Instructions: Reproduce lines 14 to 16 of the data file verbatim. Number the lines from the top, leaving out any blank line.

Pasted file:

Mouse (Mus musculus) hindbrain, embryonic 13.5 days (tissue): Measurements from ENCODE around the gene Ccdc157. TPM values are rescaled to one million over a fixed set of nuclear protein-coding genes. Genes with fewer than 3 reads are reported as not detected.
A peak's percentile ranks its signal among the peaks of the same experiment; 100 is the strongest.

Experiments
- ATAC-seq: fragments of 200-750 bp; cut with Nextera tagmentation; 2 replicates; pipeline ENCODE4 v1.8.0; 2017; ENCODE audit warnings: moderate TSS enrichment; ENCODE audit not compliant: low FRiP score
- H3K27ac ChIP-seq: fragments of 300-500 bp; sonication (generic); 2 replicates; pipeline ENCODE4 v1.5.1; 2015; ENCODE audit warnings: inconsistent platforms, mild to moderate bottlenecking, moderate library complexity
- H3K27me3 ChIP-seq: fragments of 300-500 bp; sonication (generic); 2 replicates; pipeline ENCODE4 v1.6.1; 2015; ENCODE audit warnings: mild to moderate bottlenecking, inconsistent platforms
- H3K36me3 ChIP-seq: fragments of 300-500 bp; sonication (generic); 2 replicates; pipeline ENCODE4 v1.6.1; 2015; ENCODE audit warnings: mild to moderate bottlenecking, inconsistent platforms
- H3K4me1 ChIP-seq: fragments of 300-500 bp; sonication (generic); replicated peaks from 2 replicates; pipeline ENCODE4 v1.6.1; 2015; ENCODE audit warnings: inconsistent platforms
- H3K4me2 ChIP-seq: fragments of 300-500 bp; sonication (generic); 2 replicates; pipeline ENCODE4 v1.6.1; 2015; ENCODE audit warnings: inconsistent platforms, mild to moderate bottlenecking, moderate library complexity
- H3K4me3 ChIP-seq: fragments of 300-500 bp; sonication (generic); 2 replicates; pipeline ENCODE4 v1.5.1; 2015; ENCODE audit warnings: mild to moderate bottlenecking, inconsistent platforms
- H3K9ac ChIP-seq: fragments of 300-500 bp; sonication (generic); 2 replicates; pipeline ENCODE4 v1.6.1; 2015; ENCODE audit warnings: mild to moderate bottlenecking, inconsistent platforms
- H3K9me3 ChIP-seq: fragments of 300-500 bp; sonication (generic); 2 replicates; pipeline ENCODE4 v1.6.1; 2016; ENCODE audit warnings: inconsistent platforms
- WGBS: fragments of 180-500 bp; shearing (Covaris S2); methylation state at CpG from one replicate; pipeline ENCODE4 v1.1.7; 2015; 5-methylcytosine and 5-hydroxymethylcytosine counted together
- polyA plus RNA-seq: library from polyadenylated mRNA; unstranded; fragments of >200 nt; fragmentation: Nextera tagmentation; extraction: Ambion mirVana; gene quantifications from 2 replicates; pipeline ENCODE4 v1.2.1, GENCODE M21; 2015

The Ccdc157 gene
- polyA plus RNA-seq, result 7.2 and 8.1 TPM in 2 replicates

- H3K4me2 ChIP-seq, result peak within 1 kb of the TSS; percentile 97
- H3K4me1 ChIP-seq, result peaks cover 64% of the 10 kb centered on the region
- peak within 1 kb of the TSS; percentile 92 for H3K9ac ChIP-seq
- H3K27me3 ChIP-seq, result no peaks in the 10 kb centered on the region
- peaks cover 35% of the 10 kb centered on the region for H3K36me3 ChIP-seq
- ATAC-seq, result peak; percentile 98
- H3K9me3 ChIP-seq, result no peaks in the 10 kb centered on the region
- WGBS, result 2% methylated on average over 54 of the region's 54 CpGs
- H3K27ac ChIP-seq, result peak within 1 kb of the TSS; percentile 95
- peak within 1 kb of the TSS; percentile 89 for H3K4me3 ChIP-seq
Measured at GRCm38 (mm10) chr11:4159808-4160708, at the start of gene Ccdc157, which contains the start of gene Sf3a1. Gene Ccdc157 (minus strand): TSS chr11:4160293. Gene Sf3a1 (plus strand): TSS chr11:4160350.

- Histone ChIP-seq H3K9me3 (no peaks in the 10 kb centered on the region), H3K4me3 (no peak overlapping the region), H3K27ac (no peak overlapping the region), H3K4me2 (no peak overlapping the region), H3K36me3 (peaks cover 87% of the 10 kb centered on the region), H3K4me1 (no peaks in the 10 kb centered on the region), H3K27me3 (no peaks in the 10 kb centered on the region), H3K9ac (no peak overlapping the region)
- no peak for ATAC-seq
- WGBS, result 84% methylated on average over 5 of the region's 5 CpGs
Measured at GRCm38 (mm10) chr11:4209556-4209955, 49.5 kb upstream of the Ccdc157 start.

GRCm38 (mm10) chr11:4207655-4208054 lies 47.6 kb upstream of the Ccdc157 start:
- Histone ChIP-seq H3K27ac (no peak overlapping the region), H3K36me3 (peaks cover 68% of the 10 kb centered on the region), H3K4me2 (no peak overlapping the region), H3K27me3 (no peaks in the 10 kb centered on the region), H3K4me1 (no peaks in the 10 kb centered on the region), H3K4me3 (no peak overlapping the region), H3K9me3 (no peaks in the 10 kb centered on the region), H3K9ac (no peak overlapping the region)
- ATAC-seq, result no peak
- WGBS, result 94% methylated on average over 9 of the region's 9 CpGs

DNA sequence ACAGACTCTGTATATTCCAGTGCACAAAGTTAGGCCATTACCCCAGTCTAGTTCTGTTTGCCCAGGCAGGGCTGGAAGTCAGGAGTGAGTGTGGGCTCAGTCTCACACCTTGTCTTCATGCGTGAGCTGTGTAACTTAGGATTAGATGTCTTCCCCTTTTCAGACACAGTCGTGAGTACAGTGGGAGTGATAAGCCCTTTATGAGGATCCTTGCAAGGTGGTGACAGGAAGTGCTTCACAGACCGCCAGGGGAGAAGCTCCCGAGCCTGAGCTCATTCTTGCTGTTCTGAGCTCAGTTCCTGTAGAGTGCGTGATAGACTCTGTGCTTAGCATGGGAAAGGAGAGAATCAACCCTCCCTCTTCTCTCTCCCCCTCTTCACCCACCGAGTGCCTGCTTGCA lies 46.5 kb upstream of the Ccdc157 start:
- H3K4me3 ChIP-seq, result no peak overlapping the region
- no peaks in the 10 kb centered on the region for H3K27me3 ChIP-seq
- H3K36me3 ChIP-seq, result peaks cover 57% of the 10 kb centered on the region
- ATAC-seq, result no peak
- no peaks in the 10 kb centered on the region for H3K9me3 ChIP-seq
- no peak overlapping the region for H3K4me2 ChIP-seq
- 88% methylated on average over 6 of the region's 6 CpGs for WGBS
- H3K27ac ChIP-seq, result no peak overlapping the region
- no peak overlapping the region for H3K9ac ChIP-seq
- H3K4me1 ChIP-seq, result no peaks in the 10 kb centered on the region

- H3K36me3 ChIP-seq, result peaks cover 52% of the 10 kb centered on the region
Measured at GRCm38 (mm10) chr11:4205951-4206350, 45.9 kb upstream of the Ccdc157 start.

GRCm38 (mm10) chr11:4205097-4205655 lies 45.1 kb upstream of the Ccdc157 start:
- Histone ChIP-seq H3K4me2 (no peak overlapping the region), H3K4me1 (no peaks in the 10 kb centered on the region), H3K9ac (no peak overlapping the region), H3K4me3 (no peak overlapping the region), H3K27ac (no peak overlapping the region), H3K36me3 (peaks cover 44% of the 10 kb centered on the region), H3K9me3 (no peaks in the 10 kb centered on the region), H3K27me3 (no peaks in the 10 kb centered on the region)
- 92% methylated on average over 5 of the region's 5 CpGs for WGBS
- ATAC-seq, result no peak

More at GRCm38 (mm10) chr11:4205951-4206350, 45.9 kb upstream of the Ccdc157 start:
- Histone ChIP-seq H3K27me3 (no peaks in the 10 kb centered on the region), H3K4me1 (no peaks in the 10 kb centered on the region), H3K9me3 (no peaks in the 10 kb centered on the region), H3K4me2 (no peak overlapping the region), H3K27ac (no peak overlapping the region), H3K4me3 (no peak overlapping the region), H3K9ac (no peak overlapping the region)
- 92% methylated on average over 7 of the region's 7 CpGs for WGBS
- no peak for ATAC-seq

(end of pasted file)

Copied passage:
- polyA plus RNA-seq: library from polyadenylated mRNA; unstranded; fragments of >200 nt; fragmentation: Nextera tagmentation; extraction: Ambion mirVana; gene quantifications from 2 replicates; pipeline ENCODE4 v1.2.1, GENCODE M21; 2015

The Ccdc157 gene
- polyA plus RNA-seq, result 7.2 and 8.1 TPM in 2 replicates